Mansfield Park by Jane Austen
Reviewed by Peter W.
Oh, how can I convey the pleasantries that have ensued in Jane Austen’s Mansfield Park? Our young Fanny Price has grown indeed. Taken in by generous Sir Thomas Bertram more than 8 years ago at age 10, Fanny has grown into quite the respectable and pretty lady, though she does not want to admit it. Always kept at bay in modesty by the likes of the evil and conceited Mrs. Norris, Fanny has spent 8 years away from her family and yearns to see her brother William in the navy, though they are in lengthy correspondence. At her new home, she immediately picked a role model and idol in Mr. Edmund Bertram, a fine and morally-strong character who the reader is invited to respect from the beginning. He is light-years ahead of his idle and indulgent brother Tom and similarly more compassionate than his arrogant sisters, Maria and Julia. Lady Bertram (the mother of the family), though not unkind, is too indolent and indifferent to provide much support for a meek Fanny.
Unlike near-perfect characters such as Henry Tilney and Mr. George Knightley from Austen’s other novels, Edmund does have some recognizable faults that torment the reader. Despite his kind moral conviction, he is often taken astray by the likes of a lively Miss Crawford. He is even “taken in” (to use Miss Crawford’s own words) to the evils of acting! Blessed me, the poor chap is in a devilish practice indeed! Though acting may not seem so dreadful to the modern reader, it is an immoral and unforgivable act in the world of Jane Austen, where mock ceremony and affect are gravely looked down upon as prevalent evils. I enjoy this part consistent with all of Austen’s novels. She treasures truth in action and unaffectedness in manner, perfectly embodied by the Emma quote as “the unceremoniousness of perfect amity.”
Fanny’s first big change in the family is the departure of Sir Thomas Bertram to Antigua. This produces no unhappiness to the sisters Maria and Julia, who never had tender feelings toward their father, and really does not seem to hurt any of the family. Edmund takes charge naturally and begins to exercise perfect control. Then come the Grants to the Parsonage at Mansfield Park, followed by the more significant Crawfords (the brother and sister of Mrs. Grant). These birds from London have immensely different morals and values, raised in divisive circumstances by an Admiral and his wife. Miss Mary Crawford vexes Edmund with her extreme domestic standpoints paired with her stunning appearance, while Mr. Henry Crawford preys on the hearts of the two Miss Bertrams, pitting them against each other and drawing Maria from her insipid though well-circumstanced fiancé, Mr. Rushworth.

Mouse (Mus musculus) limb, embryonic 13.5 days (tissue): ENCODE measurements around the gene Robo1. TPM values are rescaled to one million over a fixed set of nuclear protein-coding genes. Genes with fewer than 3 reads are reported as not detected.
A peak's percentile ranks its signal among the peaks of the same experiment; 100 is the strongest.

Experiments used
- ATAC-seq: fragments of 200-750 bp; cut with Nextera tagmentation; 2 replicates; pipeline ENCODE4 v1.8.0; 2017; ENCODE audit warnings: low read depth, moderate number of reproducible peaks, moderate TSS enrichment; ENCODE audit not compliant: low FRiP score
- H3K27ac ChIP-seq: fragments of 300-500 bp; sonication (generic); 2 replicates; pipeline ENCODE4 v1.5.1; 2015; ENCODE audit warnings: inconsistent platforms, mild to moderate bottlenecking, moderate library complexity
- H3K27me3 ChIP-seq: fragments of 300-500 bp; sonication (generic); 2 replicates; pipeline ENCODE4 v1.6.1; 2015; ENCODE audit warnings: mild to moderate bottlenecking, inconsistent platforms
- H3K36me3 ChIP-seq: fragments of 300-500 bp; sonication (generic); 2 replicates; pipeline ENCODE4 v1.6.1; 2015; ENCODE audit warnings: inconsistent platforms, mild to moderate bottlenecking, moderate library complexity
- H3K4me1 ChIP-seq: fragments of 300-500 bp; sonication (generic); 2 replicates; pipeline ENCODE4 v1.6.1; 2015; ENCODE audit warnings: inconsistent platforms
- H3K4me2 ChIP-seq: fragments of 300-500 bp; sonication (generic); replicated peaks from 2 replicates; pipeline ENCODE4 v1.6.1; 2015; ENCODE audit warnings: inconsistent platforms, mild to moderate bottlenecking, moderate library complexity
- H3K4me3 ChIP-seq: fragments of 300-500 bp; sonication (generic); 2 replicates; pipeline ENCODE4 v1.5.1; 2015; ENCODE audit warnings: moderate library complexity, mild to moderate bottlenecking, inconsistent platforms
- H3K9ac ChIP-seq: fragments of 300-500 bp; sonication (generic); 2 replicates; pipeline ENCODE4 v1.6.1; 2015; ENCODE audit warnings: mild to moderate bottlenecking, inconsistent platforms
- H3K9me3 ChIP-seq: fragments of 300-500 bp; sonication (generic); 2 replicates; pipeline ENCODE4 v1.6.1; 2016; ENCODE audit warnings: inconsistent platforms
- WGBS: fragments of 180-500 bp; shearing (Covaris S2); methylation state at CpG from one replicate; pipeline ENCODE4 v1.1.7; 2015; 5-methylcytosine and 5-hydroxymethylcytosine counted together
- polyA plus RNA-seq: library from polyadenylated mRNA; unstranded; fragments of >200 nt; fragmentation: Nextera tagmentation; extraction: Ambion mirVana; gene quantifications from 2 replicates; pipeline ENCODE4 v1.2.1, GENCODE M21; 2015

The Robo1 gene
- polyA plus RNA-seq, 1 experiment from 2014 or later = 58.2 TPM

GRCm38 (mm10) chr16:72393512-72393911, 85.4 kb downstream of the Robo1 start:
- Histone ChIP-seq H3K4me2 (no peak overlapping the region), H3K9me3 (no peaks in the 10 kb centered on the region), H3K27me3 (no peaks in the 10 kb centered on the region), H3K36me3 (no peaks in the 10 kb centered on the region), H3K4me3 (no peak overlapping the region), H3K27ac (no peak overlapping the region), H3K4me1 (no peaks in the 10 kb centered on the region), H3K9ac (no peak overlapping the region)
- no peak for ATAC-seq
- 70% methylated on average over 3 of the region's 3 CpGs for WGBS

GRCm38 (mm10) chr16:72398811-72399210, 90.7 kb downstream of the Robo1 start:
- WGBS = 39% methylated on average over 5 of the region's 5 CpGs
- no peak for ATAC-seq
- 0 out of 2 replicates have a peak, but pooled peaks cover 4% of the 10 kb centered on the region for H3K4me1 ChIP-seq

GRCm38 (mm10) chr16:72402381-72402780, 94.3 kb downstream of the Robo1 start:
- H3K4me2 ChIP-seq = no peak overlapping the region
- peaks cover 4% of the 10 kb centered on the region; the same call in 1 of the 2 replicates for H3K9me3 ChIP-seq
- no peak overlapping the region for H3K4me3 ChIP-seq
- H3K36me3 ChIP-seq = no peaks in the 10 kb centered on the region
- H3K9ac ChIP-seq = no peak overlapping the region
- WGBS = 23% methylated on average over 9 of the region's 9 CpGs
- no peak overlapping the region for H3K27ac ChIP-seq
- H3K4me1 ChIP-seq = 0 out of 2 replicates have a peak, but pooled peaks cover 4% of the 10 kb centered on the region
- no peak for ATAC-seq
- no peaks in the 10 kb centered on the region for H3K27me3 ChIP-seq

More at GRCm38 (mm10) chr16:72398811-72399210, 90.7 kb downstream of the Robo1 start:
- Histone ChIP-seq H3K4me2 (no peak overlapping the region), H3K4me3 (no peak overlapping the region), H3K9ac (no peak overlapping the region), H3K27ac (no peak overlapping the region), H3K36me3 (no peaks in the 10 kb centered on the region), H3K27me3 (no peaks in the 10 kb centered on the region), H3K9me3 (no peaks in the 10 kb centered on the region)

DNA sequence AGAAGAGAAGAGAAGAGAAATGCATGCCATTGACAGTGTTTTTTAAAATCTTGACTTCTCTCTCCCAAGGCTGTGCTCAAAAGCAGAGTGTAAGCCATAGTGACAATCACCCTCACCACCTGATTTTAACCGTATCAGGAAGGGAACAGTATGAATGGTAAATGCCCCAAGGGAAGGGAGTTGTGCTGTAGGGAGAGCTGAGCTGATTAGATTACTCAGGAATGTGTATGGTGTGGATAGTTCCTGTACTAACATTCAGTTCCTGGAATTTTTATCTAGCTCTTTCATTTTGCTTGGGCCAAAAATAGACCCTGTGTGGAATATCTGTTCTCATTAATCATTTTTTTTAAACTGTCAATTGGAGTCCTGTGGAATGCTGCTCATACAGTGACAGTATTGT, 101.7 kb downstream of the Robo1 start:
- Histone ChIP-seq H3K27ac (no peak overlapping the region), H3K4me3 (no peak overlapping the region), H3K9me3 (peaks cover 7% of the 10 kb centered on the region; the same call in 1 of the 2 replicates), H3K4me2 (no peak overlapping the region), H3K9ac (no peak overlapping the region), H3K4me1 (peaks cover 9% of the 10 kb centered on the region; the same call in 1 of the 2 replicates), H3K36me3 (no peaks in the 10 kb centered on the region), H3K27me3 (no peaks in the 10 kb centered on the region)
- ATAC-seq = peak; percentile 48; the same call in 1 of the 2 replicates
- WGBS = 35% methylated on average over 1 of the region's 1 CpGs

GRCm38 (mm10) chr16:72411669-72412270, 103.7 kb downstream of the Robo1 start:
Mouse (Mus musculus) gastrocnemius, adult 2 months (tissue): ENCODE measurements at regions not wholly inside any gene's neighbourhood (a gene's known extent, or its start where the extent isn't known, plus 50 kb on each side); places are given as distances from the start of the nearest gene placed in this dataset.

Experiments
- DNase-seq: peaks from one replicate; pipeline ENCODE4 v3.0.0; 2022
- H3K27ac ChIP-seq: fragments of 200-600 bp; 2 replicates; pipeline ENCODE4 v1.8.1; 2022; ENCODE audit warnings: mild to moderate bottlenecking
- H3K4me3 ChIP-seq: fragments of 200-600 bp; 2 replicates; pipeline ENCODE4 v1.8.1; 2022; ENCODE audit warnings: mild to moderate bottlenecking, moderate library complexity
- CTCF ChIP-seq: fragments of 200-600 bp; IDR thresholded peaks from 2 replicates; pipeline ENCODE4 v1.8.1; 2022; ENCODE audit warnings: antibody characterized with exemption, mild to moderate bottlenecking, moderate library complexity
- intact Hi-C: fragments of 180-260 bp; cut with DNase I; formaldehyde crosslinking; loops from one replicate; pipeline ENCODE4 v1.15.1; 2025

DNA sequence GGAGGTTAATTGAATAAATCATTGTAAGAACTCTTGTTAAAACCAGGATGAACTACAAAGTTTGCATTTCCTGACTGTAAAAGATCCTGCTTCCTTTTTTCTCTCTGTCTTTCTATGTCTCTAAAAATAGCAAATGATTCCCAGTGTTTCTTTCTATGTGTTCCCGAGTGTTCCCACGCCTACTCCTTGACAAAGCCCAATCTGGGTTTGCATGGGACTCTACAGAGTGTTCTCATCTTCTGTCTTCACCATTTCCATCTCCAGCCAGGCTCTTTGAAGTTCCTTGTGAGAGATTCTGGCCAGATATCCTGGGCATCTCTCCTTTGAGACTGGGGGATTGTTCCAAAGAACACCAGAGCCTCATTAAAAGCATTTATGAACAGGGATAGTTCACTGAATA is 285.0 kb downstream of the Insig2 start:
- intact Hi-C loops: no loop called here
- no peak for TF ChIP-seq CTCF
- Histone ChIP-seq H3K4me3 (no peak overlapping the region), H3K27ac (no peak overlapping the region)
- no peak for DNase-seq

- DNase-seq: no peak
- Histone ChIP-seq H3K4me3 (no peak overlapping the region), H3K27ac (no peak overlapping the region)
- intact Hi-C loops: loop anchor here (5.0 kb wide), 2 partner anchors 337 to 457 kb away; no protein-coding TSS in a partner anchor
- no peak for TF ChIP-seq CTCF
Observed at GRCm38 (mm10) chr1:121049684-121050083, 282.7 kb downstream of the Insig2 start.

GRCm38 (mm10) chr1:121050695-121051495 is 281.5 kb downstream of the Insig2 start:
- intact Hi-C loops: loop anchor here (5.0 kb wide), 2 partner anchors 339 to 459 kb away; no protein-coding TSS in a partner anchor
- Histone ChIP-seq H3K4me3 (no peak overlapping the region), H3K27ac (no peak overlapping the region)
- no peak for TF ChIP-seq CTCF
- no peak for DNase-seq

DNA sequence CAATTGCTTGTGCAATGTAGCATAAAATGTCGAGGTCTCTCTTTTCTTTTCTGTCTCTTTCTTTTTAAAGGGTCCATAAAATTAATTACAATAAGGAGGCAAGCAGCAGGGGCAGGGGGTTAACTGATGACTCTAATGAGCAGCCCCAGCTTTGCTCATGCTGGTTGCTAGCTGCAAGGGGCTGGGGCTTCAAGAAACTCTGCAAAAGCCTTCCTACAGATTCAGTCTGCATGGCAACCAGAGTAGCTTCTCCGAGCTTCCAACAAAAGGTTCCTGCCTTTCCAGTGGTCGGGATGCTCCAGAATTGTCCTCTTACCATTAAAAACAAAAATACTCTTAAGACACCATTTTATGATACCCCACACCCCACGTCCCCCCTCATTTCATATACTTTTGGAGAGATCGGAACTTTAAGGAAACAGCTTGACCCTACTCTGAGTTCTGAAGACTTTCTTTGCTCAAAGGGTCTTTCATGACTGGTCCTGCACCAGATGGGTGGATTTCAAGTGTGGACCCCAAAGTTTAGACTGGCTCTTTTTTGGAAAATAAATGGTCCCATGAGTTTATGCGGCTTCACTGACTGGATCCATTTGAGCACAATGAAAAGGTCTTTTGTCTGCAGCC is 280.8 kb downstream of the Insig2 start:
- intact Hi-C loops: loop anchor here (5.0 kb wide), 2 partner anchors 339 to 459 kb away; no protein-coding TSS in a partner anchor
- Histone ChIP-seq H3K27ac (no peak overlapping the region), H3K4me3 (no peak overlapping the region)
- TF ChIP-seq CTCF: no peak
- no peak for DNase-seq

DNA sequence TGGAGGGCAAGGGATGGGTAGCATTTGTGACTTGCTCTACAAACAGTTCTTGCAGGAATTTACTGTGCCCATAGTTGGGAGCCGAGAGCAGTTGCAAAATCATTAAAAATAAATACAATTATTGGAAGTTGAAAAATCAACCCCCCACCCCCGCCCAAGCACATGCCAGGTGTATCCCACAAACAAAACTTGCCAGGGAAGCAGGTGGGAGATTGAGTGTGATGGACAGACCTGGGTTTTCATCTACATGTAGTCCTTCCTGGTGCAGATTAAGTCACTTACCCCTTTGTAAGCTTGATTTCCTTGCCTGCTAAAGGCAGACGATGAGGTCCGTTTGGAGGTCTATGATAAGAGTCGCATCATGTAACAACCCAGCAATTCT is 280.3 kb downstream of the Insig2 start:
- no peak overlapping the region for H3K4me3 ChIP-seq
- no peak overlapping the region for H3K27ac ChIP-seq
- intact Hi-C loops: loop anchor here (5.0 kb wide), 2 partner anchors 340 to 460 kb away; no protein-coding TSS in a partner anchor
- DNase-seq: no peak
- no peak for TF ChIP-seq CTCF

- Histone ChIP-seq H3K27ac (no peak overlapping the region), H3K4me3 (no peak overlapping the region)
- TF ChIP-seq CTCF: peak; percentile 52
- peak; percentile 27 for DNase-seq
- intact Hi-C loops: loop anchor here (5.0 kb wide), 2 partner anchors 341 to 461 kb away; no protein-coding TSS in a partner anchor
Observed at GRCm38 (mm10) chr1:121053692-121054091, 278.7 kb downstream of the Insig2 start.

Imagine poor Fanny’s and Edmund’s mortification when Tom Bertram and his improper friend Mr. Yates draw the group into acting! And try to conceive Fanny’s astonishment when Edmund breaks down on Miss Crawford’s account and goes along with the group! Fanny’s heart is torn seeing Edmund play Miss Crawford’s lover Anhalt in Lover’s Vows (the play’s title). The production is getting blown way out of proportion, with professional carpenters producing the set and decorating Sir Thomas’s room in his absence. Henry Crawford is, of course, the best actor, showing Jane Austen’s feelings against him. Unluckily for the young people, Sir Thomas comes back from his long stay at Antigua earlier than expected and puts an end to the play, calmly burning every copy of Lover’s Vowshe finds in the house. Henry Crawford bids his departure at this unlucky time, breaking Maria Crawford’s heart and any hope for an escape from her engagement to Mr. Rushworth. She promptly turns to revenge and marries Mr. Rushworth, becoming the new Mrs. Rushworth and taking Julia with her to leisure in London.
But now Fanny is in danger. Though she has established a superficial friendship with Miss Mary Crawford, Mr. Henry Crawford has returned to Mansfield Park, with no other girl in his eye than our own Fanny Price…
Mansfield Park is a greatly exciting novel for Austen readers everywhere, though it may seem drab and slow on the surface. The little actions are what captivate: a stray look of the eye, the holding of hands at a painful moment, or a little invitation to a small dinner at the Parsonage. No great violence or physical action ensues. Indeed, walking is considered heavy exercise, and the greatest action in the book so far may just be the walk through Mr. Rushworth’s place. However, the great reality and authenticity of the emotions and “trifles” are what give this book its value.